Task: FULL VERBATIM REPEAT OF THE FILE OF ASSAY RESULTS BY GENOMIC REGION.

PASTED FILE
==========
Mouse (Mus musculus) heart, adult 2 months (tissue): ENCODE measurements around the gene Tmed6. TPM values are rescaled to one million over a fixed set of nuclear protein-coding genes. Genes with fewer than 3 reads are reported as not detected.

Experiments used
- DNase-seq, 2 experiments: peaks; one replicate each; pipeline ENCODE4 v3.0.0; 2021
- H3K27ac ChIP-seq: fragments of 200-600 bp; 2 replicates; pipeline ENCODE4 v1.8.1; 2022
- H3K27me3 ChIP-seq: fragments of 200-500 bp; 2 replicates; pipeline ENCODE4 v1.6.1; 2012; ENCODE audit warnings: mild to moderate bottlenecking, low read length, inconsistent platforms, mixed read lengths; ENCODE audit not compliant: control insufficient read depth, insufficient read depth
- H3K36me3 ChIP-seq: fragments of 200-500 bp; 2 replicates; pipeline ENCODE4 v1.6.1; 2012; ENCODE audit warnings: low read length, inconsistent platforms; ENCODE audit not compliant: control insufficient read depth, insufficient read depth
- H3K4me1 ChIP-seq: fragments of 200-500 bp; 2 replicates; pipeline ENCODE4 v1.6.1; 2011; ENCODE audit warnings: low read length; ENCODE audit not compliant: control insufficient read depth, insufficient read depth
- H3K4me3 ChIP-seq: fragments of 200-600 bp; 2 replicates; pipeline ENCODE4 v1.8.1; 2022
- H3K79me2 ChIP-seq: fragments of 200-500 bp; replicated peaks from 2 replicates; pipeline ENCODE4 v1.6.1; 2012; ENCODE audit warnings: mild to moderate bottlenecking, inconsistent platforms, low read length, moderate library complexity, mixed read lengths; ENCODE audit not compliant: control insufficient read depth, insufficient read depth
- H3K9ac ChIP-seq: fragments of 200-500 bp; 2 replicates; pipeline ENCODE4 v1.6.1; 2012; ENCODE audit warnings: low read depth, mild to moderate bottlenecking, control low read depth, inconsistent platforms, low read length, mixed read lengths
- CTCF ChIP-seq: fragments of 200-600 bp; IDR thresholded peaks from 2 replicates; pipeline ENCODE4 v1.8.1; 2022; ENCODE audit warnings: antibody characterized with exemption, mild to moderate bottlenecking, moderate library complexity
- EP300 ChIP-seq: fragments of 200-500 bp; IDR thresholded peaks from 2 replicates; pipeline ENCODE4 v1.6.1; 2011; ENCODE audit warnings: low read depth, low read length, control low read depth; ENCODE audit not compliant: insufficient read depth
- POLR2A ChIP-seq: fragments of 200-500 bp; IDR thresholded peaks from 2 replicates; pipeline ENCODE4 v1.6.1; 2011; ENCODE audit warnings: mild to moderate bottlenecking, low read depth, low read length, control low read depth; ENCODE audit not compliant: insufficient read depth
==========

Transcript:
Mouse (Mus musculus) heart, adult 2 months (tissue): ENCODE measurements around the gene Tmed6. TPM values are rescaled to one million over a fixed set of nuclear protein-coding genes. Genes with fewer than 3 reads are reported as not detected.

Experiments used
- DNase-seq, 2 experiments: peaks; one replicate each; pipeline ENCODE4 v3.0.0; 2021
- H3K27ac ChIP-seq: fragments of 200-600 bp; 2 replicates; pipeline ENCODE4 v1.8.1; 2022
- H3K27me3 ChIP-seq: fragments of 200-500 bp; 2 replicates; pipeline ENCODE4 v1.6.1; 2012; ENCODE audit warnings: mild to moderate bottlenecking, low read length, inconsistent platforms, mixed read lengths; ENCODE audit not compliant: control insufficient read depth, insufficient read depth
- H3K36me3 ChIP-seq: fragments of 200-500 bp; 2 replicates; pipeline ENCODE4 v1.6.1; 2012; ENCODE audit warnings: low read length, inconsistent platforms; ENCODE audit not compliant: control insufficient read depth, insufficient read depth
- H3K4me1 ChIP-seq: fragments of 200-500 bp; 2 replicates; pipeline ENCODE4 v1.6.1; 2011; ENCODE audit warnings: low read length; ENCODE audit not compliant: control insufficient read depth, insufficient read depth
- H3K4me3 ChIP-seq: fragments of 200-600 bp; 2 replicates; pipeline ENCODE4 v1.8.1; 2022
- H3K79me2 ChIP-seq: fragments of 200-500 bp; replicated peaks from 2 replicates; pipeline ENCODE4 v1.6.1; 2012; ENCODE audit warnings: mild to moderate bottlenecking, inconsistent platforms, low read length, moderate library complexity, mixed read lengths; ENCODE audit not compliant: control insufficient read depth, insufficient read depth
- H3K9ac ChIP-seq: fragments of 200-500 bp; 2 replicates; pipeline ENCODE4 v1.6.1; 2012; ENCODE audit warnings: low read depth, mild to moderate bottlenecking, control low read depth, inconsistent platforms, low read length, mixed read lengths
- CTCF ChIP-seq: fragments of 200-600 bp; IDR thresholded peaks from 2 replicates; pipeline ENCODE4 v1.8.1; 2022; ENCODE audit warnings: antibody characterized with exemption, mild to moderate bottlenecking, moderate library complexity
- EP300 ChIP-seq: fragments of 200-500 bp; IDR thresholded peaks from 2 replicates; pipeline ENCODE4 v1.6.1; 2011; ENCODE audit warnings: low read depth, low read length, control low read depth; ENCODE audit not compliant: insufficient read depth
- POLR2A ChIP-seq: fragments of 200-500 bp; IDR thresholded peaks from 2 replicates; pipeline ENCODE4 v1.6.1; 2011; ENCODE audit warnings: mild to moderate bottlenecking, low read depth, low read length, control low read depth; ENCODE audit not compliant: insufficient read depth